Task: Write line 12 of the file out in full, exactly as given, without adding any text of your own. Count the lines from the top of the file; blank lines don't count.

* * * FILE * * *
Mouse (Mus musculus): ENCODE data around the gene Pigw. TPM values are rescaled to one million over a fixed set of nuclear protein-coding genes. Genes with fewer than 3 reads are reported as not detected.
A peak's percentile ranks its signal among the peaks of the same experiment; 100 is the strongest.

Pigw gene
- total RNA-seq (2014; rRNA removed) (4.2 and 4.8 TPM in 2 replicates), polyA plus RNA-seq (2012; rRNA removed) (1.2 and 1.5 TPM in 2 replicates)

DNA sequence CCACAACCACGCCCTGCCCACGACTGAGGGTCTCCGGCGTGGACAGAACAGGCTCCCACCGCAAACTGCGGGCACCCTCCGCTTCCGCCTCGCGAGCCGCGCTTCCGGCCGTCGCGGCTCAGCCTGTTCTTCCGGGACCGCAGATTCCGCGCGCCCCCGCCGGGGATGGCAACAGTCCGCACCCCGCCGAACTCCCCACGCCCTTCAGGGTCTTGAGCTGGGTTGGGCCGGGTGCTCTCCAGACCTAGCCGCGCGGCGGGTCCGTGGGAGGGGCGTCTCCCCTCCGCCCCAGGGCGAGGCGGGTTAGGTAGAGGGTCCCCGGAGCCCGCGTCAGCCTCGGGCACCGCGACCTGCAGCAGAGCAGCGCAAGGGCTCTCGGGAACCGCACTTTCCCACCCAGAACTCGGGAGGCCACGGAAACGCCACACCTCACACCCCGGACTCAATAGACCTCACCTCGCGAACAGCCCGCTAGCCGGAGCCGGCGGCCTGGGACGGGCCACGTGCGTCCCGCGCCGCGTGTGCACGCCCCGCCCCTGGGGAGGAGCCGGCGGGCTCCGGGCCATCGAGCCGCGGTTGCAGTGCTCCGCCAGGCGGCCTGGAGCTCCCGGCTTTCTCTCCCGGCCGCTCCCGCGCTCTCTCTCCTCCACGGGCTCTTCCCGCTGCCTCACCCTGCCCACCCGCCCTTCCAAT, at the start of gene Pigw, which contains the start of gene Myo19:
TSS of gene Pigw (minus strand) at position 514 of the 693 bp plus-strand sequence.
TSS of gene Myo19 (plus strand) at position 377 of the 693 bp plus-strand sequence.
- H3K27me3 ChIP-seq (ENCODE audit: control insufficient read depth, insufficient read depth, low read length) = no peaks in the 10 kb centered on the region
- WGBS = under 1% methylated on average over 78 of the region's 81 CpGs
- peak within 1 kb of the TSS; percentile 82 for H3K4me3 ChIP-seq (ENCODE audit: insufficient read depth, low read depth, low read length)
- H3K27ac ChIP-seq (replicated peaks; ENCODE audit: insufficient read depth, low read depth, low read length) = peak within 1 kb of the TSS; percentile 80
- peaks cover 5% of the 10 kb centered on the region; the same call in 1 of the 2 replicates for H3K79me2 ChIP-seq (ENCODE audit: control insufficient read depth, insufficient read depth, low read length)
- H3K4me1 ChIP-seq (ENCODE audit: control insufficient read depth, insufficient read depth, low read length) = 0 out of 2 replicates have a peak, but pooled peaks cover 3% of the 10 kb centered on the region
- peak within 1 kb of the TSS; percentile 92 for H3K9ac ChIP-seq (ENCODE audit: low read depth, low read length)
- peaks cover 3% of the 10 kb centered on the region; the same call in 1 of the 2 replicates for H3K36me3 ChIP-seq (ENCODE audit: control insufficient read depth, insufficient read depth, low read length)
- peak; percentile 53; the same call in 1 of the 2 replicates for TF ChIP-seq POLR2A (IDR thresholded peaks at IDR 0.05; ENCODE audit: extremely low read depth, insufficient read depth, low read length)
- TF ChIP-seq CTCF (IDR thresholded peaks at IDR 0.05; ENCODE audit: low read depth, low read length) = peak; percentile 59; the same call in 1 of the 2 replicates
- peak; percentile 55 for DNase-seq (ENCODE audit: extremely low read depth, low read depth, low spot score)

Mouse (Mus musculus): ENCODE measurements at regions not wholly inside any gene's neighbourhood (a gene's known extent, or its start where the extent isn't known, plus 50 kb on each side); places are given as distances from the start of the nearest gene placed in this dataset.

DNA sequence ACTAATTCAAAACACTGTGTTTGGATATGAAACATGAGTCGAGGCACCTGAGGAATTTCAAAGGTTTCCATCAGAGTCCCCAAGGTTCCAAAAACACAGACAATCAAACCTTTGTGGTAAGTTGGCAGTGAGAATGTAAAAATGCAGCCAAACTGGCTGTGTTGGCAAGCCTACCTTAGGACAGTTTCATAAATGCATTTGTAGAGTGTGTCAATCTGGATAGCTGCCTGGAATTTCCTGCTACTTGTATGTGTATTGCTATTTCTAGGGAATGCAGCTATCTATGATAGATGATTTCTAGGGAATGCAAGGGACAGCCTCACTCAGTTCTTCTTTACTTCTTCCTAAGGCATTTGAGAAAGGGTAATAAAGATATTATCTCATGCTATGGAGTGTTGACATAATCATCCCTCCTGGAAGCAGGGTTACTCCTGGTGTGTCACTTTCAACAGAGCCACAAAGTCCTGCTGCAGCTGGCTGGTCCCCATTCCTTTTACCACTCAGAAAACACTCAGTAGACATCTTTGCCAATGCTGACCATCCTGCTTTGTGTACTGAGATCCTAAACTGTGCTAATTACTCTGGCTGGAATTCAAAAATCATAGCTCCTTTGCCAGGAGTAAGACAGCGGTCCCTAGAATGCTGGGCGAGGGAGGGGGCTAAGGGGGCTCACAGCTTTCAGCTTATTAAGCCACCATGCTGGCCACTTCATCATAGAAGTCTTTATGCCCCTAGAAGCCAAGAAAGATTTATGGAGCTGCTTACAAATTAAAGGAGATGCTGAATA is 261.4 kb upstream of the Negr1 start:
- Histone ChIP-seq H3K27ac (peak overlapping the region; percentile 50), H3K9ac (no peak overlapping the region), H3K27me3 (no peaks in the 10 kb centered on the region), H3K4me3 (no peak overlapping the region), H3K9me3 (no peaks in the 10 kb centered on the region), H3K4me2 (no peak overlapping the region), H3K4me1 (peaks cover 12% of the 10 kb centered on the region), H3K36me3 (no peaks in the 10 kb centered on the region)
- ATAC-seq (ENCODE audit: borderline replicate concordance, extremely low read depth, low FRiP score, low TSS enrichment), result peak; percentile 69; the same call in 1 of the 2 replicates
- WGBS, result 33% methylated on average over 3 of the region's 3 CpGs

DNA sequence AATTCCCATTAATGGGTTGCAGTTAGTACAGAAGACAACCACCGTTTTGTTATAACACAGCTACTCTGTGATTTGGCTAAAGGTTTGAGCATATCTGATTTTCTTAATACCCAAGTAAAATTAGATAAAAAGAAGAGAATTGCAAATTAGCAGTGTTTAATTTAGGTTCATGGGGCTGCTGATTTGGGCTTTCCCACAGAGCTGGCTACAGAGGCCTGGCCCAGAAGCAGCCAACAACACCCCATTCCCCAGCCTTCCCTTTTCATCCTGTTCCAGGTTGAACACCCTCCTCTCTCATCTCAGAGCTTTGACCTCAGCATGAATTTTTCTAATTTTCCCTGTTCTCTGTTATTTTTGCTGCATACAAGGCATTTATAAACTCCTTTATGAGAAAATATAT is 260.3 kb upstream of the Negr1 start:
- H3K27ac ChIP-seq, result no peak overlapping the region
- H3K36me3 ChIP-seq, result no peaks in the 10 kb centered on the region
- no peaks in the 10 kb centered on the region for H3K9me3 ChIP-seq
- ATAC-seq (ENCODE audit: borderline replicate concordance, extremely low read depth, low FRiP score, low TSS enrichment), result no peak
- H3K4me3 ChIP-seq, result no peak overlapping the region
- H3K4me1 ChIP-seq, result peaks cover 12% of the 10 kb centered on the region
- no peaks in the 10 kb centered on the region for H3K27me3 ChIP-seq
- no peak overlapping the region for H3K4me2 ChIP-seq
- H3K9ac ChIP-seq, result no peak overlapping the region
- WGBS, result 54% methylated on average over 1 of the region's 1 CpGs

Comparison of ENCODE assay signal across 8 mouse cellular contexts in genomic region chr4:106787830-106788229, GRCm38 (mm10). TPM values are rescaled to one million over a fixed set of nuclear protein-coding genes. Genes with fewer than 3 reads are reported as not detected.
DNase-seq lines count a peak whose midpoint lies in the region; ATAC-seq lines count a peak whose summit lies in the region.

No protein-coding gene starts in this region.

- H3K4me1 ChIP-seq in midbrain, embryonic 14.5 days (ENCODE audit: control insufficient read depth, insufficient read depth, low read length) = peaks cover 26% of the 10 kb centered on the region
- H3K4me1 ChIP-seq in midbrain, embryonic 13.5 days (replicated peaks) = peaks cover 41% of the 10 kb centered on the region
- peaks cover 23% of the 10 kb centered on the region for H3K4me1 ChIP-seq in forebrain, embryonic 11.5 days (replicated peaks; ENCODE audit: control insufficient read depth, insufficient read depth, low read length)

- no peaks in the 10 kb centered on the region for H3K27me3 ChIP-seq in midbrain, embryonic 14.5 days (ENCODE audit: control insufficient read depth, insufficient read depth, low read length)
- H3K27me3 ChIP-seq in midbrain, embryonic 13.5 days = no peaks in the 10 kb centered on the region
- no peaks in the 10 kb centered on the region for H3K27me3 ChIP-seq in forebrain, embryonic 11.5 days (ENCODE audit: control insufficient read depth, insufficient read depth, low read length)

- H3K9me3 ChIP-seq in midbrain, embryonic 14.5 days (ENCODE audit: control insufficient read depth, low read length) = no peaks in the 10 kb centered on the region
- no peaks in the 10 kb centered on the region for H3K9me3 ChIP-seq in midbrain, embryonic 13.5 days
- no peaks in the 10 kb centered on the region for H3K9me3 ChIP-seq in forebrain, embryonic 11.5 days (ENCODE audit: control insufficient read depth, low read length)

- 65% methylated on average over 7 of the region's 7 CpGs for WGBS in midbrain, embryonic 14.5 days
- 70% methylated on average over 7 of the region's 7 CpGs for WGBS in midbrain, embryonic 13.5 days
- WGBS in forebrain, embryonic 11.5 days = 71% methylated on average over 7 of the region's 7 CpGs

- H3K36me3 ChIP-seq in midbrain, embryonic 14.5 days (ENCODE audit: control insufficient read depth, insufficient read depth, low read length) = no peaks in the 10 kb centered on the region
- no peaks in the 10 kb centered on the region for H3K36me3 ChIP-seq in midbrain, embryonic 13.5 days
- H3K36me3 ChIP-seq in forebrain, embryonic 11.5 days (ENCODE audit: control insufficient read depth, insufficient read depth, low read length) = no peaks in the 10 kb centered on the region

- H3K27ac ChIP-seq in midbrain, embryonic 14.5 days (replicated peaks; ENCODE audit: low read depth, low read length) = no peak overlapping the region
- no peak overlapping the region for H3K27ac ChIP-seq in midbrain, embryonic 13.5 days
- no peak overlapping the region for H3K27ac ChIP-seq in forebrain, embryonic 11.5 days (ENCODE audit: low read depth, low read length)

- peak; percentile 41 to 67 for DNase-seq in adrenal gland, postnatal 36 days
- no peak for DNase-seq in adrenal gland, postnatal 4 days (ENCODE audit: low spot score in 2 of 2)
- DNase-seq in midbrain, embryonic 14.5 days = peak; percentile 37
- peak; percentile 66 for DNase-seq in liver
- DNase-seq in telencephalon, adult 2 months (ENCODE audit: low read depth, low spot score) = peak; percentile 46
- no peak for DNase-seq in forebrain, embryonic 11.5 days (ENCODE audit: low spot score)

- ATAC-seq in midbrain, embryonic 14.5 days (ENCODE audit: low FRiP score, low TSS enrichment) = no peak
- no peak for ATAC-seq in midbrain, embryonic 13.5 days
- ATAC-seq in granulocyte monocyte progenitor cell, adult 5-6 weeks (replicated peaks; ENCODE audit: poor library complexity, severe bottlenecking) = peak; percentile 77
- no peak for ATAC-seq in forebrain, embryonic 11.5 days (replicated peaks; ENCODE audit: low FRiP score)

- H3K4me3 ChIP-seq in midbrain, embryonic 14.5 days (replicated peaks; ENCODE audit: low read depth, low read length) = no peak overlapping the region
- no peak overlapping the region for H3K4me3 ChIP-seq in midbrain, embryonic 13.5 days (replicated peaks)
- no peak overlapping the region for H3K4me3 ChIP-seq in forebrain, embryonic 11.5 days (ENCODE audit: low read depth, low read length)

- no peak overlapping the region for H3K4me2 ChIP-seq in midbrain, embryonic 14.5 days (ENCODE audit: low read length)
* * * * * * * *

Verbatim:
- peaks cover 5% of the 10 kb centered on the region; the same call in 1 of the 2 replicates for H3K79me2 ChIP-seq (ENCODE audit: control insufficient read depth, insufficient read depth, low read length)